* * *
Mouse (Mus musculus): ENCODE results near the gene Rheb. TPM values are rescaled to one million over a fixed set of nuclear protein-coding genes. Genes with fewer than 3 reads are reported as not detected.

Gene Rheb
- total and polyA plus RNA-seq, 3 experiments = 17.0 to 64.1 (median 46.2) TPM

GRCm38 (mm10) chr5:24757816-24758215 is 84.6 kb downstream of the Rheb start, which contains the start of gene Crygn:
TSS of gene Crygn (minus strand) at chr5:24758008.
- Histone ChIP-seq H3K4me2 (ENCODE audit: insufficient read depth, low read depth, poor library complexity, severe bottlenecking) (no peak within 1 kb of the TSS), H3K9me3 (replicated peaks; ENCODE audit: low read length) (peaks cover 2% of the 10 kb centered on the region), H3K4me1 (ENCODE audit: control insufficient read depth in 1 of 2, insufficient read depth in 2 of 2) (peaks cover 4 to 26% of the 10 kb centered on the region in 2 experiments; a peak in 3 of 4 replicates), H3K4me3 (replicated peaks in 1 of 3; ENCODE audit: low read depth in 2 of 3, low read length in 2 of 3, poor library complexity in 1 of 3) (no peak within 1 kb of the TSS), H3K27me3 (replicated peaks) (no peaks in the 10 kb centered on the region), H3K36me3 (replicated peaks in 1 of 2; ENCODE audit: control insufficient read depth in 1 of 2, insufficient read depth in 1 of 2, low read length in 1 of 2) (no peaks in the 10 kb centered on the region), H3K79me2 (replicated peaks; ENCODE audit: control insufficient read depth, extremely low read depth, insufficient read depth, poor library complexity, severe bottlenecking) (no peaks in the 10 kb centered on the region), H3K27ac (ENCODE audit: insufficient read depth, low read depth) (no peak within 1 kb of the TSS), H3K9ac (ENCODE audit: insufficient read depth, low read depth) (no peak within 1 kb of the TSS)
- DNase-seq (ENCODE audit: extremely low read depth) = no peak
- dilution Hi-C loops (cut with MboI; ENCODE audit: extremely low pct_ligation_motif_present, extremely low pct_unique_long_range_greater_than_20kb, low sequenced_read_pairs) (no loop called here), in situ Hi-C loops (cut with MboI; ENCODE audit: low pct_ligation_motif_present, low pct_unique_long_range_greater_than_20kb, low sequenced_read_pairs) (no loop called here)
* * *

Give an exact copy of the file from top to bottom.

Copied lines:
Mouse (Mus musculus): ENCODE results near the gene Rheb. TPM values are rescaled to one million over a fixed set of nuclear protein-coding genes. Genes with fewer than 3 reads are reported as not detected.

Gene Rheb
- total and polyA plus RNA-seq, 3 experiments = 17.0 to 64.1 (median 46.2) TPM

GRCm38 (mm10) chr5:24757816-24758215 is 84.6 kb downstream of the Rheb start, which contains the start of gene Crygn:
TSS of gene Crygn (minus strand) at chr5:24758008.
- Histone ChIP-seq H3K4me2 (ENCODE audit: insufficient read depth, low read depth, poor library complexity, severe bottlenecking) (no peak within 1 kb of the TSS), H3K9me3 (replicated peaks; ENCODE audit: low read length) (peaks cover 2% of the 10 kb centered on the region), H3K4me1 (ENCODE audit: control insufficient read depth in 1 of 2, insufficient read depth in 2 of 2) (peaks cover 4 to 26% of the 10 kb centered on the region in 2 experiments; a peak in 3 of 4 replicates), H3K4me3 (replicated peaks in 1 of 3; ENCODE audit: low read depth in 2 of 3, low read length in 2 of 3, poor library complexity in 1 of 3) (no peak within 1 kb of the TSS), H3K27me3 (replicated peaks) (no peaks in the 10 kb centered on the region), H3K36me3 (replicated peaks in 1 of 2; ENCODE audit: control insufficient read depth in 1 of 2, insufficient read depth in 1 of 2, low read length in 1 of 2) (no peaks in the 10 kb centered on the region), H3K79me2 (replicated peaks; ENCODE audit: control insufficient read depth, extremely low read depth, insufficient read depth, poor library complexity, severe bottlenecking) (no peaks in the 10 kb centered on the region), H3K27ac (ENCODE audit: insufficient read depth, low read depth) (no peak within 1 kb of the TSS), H3K9ac (ENCODE audit: insufficient read depth, low read depth) (no peak within 1 kb of the TSS)
- DNase-seq (ENCODE audit: extremely low read depth) = no peak
- dilution Hi-C loops (cut with MboI; ENCODE audit: extremely low pct_ligation_motif_present, extremely low pct_unique_long_range_greater_than_20kb, low sequenced_read_pairs) (no loop called here), in situ Hi-C loops (cut with MboI; ENCODE audit: low pct_ligation_motif_present, low pct_unique_long_range_greater_than_20kb, low sequenced_read_pairs) (no loop called here)